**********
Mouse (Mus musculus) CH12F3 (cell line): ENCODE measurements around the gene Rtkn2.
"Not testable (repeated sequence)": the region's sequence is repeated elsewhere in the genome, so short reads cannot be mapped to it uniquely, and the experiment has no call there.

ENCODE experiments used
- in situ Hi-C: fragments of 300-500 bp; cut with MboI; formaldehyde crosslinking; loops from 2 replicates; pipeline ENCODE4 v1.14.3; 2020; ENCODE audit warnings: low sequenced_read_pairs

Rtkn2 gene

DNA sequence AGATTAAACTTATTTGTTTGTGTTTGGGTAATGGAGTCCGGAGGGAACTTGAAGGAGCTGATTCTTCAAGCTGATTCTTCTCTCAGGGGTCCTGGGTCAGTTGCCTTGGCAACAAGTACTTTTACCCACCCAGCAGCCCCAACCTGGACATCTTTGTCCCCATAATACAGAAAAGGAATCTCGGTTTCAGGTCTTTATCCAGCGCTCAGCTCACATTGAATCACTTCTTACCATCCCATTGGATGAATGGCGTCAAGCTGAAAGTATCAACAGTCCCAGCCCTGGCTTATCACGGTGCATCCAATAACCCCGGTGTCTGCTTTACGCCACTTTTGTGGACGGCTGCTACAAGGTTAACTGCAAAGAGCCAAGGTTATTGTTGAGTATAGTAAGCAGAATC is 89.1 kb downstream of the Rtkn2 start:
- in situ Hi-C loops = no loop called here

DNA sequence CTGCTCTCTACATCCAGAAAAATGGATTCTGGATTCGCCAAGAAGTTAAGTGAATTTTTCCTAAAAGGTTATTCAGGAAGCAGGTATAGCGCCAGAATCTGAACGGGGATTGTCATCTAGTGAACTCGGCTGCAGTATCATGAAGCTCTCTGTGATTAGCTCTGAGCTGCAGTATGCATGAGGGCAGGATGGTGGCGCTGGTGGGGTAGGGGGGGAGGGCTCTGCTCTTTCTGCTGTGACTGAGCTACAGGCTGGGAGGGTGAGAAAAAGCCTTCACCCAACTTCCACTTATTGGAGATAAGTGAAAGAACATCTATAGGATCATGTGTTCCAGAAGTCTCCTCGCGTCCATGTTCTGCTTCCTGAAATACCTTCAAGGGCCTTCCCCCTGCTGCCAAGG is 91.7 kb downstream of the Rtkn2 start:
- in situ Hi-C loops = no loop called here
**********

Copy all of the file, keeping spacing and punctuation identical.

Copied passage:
Mouse (Mus musculus) CH12F3 (cell line): ENCODE measurements around the gene Rtkn2.
"Not testable (repeated sequence)": the region's sequence is repeated elsewhere in the genome, so short reads cannot be mapped to it uniquely, and the experiment has no call there.

ENCODE experiments used
- in situ Hi-C: fragments of 300-500 bp; cut with MboI; formaldehyde crosslinking; loops from 2 replicates; pipeline ENCODE4 v1.14.3; 2020; ENCODE audit warnings: low sequenced_read_pairs

Rtkn2 gene

DNA sequence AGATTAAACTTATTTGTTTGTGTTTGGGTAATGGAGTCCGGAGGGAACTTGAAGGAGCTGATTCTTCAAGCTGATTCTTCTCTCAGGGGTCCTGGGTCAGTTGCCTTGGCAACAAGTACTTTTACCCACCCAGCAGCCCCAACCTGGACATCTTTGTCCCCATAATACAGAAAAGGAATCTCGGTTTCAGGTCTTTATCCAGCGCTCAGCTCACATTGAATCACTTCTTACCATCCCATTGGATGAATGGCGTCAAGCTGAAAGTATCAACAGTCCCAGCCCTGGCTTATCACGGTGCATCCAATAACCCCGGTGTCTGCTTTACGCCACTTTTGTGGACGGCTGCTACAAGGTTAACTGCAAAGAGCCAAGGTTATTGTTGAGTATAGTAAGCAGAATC is 89.1 kb downstream of the Rtkn2 start:
- in situ Hi-C loops = no loop called here

DNA sequence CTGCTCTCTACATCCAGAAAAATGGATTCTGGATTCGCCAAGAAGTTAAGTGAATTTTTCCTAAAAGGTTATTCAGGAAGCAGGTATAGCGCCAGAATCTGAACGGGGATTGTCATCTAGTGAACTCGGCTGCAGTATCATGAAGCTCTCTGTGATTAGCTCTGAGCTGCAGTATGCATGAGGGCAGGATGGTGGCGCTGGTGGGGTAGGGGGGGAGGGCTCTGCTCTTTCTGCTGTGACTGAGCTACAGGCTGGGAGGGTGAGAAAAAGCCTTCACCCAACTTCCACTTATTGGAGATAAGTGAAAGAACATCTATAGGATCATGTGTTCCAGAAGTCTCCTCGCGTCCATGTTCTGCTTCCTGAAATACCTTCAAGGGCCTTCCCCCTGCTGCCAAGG is 91.7 kb downstream of the Rtkn2 start:
- in situ Hi-C loops = no loop called here